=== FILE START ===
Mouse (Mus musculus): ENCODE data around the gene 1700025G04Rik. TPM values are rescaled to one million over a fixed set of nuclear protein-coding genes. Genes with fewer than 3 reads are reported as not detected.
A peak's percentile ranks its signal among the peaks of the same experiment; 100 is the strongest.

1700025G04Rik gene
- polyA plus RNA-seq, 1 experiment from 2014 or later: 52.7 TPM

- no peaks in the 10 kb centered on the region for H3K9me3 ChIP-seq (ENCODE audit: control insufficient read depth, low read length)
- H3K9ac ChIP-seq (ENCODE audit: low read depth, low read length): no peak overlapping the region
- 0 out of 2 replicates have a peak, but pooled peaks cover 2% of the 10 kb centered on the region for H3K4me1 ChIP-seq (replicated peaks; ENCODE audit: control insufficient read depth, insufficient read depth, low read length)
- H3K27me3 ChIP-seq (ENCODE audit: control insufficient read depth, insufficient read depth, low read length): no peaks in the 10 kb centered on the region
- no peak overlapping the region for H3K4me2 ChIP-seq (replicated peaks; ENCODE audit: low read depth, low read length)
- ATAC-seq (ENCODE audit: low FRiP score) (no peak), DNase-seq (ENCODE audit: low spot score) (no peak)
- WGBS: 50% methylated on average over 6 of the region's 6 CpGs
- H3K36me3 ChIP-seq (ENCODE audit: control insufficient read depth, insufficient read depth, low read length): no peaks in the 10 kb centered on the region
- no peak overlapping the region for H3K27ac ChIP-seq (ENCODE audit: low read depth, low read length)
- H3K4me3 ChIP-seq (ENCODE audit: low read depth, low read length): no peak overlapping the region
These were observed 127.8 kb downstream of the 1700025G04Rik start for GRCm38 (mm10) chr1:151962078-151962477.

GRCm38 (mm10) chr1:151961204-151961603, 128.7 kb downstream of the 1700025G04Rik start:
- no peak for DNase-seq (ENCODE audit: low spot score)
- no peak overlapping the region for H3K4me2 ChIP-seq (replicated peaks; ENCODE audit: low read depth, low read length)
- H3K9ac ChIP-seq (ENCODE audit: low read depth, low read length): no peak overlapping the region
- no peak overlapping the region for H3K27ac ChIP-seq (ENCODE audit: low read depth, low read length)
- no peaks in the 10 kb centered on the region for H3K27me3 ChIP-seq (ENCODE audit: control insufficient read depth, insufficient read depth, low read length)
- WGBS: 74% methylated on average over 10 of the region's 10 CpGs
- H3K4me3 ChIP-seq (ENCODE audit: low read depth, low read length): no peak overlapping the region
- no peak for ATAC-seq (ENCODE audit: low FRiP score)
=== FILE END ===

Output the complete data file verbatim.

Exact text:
Mouse (Mus musculus): ENCODE data around the gene 1700025G04Rik. TPM values are rescaled to one million over a fixed set of nuclear protein-coding genes. Genes with fewer than 3 reads are reported as not detected.
A peak's percentile ranks its signal among the peaks of the same experiment; 100 is the strongest.

1700025G04Rik gene
- polyA plus RNA-seq, 1 experiment from 2014 or later: 52.7 TPM

- no peaks in the 10 kb centered on the region for H3K9me3 ChIP-seq (ENCODE audit: control insufficient read depth, low read length)
- H3K9ac ChIP-seq (ENCODE audit: low read depth, low read length): no peak overlapping the region
- 0 out of 2 replicates have a peak, but pooled peaks cover 2% of the 10 kb centered on the region for H3K4me1 ChIP-seq (replicated peaks; ENCODE audit: control insufficient read depth, insufficient read depth, low read length)
- H3K27me3 ChIP-seq (ENCODE audit: control insufficient read depth, insufficient read depth, low read length): no peaks in the 10 kb centered on the region
- no peak overlapping the region for H3K4me2 ChIP-seq (replicated peaks; ENCODE audit: low read depth, low read length)
- ATAC-seq (ENCODE audit: low FRiP score) (no peak), DNase-seq (ENCODE audit: low spot score) (no peak)
- WGBS: 50% methylated on average over 6 of the region's 6 CpGs
- H3K36me3 ChIP-seq (ENCODE audit: control insufficient read depth, insufficient read depth, low read length): no peaks in the 10 kb centered on the region
- no peak overlapping the region for H3K27ac ChIP-seq (ENCODE audit: low read depth, low read length)
- H3K4me3 ChIP-seq (ENCODE audit: low read depth, low read length): no peak overlapping the region
These were observed 127.8 kb downstream of the 1700025G04Rik start for GRCm38 (mm10) chr1:151962078-151962477.

GRCm38 (mm10) chr1:151961204-151961603, 128.7 kb downstream of the 1700025G04Rik start:
- no peak for DNase-seq (ENCODE audit: low spot score)
- no peak overlapping the region for H3K4me2 ChIP-seq (replicated peaks; ENCODE audit: low read depth, low read length)
- H3K9ac ChIP-seq (ENCODE audit: low read depth, low read length): no peak overlapping the region
- no peak overlapping the region for H3K27ac ChIP-seq (ENCODE audit: low read depth, low read length)
- no peaks in the 10 kb centered on the region for H3K27me3 ChIP-seq (ENCODE audit: control insufficient read depth, insufficient read depth, low read length)
- WGBS: 74% methylated on average over 10 of the region's 10 CpGs
- H3K4me3 ChIP-seq (ENCODE audit: low read depth, low read length): no peak overlapping the region
- no peak for ATAC-seq (ENCODE audit: low FRiP score)